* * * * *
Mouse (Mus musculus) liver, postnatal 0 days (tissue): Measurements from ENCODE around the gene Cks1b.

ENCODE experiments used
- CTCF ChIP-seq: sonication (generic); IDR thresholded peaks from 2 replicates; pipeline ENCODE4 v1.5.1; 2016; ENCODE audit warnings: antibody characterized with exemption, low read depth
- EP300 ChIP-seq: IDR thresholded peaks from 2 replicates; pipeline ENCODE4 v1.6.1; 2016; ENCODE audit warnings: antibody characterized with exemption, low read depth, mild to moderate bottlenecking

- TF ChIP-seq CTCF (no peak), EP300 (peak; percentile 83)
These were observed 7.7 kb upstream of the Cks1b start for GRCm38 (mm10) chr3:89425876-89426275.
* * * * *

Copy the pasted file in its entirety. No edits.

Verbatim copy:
Mouse (Mus musculus) liver, postnatal 0 days (tissue): Measurements from ENCODE around the gene Cks1b.

ENCODE experiments used
- CTCF ChIP-seq: sonication (generic); IDR thresholded peaks from 2 replicates; pipeline ENCODE4 v1.5.1; 2016; ENCODE audit warnings: antibody characterized with exemption, low read depth
- EP300 ChIP-seq: IDR thresholded peaks from 2 replicates; pipeline ENCODE4 v1.6.1; 2016; ENCODE audit warnings: antibody characterized with exemption, low read depth, mild to moderate bottlenecking

- TF ChIP-seq CTCF (no peak), EP300 (peak; percentile 83)
These were observed 7.7 kb upstream of the Cks1b start for GRCm38 (mm10) chr3:89425876-89426275.